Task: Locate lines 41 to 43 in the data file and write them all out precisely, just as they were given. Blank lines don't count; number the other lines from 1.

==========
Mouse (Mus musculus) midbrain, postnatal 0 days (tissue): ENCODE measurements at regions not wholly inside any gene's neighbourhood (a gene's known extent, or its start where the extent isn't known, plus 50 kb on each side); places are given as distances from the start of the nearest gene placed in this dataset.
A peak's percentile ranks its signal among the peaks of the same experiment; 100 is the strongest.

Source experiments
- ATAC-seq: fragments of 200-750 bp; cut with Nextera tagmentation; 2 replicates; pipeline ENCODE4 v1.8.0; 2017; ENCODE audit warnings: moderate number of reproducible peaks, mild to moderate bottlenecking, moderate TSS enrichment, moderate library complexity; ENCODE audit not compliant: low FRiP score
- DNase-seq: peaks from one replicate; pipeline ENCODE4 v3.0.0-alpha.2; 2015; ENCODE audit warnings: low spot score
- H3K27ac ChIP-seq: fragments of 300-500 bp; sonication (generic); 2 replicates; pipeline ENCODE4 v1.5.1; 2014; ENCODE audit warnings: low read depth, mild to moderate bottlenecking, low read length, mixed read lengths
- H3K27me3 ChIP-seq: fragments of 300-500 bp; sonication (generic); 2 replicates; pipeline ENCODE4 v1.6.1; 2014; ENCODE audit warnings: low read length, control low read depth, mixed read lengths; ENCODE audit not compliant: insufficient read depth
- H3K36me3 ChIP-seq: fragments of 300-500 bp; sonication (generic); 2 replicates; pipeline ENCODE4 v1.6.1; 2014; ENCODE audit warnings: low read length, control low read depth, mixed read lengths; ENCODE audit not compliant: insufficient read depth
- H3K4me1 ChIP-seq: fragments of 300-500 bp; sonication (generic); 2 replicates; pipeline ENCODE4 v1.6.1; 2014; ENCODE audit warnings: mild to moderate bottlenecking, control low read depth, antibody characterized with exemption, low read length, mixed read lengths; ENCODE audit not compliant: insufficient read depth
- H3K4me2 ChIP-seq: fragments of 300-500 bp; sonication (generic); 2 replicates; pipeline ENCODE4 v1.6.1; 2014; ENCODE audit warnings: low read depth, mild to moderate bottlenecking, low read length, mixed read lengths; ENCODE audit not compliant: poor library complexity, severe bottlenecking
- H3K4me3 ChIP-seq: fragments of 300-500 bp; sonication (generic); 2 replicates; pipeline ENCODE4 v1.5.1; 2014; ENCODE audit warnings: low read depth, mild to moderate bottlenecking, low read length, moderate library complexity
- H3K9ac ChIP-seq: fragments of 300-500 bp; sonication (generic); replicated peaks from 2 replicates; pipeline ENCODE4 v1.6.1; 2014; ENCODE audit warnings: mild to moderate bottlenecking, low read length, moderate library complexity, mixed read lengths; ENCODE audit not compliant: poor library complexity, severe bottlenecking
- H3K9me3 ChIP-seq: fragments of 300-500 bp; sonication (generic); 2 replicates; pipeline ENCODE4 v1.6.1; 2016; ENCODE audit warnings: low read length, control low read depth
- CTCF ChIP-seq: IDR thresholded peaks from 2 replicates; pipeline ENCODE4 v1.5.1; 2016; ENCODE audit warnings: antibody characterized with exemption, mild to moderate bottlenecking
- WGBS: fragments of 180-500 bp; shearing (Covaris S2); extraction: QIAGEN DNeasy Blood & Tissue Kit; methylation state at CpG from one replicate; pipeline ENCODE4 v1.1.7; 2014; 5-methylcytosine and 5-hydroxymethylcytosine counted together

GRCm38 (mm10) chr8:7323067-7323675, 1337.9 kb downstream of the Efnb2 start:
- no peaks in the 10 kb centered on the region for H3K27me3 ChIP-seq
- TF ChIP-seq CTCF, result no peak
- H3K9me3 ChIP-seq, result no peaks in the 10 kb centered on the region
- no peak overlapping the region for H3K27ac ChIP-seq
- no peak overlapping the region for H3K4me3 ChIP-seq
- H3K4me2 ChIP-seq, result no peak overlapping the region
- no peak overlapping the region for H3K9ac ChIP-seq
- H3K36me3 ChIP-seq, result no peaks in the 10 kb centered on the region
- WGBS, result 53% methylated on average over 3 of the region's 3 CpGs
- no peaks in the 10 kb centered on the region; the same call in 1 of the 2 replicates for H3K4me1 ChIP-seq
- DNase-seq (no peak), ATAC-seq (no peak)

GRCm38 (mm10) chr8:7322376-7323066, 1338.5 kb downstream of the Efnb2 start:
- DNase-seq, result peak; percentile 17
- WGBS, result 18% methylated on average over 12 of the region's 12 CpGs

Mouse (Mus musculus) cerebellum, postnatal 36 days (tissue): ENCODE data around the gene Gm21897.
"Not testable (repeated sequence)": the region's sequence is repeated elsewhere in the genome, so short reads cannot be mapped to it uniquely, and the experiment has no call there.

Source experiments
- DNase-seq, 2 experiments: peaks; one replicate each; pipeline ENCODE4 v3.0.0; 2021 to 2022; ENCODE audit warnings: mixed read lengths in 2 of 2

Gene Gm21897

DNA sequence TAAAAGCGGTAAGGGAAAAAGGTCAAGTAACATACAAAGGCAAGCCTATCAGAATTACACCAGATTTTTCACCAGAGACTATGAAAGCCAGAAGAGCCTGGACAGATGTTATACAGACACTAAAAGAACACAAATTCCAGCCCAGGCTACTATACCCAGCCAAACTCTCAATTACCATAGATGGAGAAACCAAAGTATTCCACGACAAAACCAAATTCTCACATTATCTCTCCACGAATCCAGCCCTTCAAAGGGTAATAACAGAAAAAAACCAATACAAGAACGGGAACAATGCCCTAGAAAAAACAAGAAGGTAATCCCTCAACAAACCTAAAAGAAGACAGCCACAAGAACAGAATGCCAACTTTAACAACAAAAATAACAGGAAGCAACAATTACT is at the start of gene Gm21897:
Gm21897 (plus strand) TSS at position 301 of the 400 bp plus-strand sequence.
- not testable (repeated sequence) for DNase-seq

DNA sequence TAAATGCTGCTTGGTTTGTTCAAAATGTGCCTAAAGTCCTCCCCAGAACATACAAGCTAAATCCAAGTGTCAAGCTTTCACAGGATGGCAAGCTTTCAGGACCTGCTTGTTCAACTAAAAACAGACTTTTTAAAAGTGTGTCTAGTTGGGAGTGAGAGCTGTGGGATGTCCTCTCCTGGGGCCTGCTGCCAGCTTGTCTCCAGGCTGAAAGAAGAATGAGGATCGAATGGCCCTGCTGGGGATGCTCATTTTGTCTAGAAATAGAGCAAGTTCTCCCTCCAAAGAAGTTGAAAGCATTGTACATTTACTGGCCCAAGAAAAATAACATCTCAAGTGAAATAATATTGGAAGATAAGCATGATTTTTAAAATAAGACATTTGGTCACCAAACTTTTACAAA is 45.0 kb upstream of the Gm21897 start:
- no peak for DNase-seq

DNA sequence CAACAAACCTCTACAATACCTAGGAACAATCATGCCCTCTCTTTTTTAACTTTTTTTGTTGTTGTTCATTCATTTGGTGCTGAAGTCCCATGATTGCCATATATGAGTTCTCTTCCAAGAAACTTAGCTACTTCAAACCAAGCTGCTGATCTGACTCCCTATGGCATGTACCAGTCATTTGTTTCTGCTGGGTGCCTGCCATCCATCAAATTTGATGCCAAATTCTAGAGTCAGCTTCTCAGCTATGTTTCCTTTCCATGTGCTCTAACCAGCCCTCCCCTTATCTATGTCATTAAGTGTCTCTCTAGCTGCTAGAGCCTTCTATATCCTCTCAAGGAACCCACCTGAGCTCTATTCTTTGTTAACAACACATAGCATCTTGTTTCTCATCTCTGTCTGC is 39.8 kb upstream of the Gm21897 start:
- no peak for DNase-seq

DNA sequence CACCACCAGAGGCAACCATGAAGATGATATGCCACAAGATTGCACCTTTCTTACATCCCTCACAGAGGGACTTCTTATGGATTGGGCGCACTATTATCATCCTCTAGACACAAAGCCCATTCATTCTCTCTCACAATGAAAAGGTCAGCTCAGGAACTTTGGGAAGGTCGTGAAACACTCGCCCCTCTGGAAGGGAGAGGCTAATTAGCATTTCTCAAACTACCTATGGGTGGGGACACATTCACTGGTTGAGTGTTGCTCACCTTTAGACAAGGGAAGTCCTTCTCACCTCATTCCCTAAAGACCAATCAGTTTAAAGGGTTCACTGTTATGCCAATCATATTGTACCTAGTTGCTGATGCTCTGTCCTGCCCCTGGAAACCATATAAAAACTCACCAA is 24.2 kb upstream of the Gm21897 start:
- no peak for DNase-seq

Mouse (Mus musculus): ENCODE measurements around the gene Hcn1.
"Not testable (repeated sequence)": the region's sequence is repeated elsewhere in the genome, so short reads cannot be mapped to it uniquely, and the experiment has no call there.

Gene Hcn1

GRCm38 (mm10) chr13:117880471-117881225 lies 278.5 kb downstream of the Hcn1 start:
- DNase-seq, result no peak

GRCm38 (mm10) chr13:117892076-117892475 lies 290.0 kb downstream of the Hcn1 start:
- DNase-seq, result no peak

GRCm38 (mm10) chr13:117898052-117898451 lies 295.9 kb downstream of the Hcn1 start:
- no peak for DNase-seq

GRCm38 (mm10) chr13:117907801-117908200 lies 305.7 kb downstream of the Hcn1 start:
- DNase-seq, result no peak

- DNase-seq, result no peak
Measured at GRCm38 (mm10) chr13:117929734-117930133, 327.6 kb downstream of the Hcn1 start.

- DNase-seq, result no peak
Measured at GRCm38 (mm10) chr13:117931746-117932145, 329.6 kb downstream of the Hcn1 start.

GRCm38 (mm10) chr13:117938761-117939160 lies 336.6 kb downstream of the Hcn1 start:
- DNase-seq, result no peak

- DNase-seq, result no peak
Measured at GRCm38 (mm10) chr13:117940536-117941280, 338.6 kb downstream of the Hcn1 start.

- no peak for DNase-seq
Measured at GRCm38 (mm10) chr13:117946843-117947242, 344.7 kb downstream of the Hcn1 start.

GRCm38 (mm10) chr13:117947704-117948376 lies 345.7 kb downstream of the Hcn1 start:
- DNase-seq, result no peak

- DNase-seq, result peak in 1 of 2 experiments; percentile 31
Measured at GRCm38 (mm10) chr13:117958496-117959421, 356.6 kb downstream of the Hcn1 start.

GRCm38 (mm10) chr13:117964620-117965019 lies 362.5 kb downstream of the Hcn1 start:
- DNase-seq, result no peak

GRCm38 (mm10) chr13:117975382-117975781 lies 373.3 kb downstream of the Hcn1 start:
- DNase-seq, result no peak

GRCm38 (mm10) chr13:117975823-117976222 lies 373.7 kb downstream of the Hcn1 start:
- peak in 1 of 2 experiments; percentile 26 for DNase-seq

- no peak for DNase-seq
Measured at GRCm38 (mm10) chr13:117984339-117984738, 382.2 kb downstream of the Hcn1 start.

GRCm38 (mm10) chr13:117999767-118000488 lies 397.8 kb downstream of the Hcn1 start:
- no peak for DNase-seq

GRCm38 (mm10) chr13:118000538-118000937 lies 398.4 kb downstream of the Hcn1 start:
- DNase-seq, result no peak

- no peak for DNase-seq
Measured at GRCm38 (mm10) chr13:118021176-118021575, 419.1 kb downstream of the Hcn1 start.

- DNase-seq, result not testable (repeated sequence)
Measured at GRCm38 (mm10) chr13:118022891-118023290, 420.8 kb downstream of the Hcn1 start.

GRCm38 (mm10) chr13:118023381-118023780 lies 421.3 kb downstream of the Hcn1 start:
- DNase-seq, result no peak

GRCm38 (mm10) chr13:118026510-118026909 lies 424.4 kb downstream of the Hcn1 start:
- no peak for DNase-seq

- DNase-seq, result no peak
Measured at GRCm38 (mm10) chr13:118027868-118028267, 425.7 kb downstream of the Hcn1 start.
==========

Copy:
DNA sequence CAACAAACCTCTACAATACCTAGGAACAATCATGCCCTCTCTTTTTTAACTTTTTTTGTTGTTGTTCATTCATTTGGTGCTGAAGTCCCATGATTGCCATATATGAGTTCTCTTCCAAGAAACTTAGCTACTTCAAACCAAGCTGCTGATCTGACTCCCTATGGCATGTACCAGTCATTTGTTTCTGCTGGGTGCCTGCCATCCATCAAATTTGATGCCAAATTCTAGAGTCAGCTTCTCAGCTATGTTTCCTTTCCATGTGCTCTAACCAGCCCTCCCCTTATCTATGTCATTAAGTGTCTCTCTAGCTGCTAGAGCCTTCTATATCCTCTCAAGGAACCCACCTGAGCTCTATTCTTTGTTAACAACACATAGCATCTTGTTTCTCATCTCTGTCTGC is 39.8 kb upstream of the Gm21897 start:
- no peak for DNase-seq

DNA sequence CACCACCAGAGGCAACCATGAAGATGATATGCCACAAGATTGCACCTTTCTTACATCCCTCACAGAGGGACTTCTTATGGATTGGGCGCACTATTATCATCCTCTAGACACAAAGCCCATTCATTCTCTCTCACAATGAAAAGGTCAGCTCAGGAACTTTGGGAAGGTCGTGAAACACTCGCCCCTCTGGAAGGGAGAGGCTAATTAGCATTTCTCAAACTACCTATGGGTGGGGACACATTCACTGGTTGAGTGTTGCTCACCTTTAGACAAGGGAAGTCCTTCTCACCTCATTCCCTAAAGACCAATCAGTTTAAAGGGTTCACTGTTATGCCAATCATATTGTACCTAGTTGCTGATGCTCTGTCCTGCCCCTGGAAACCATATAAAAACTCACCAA is 24.2 kb upstream of the Gm21897 start: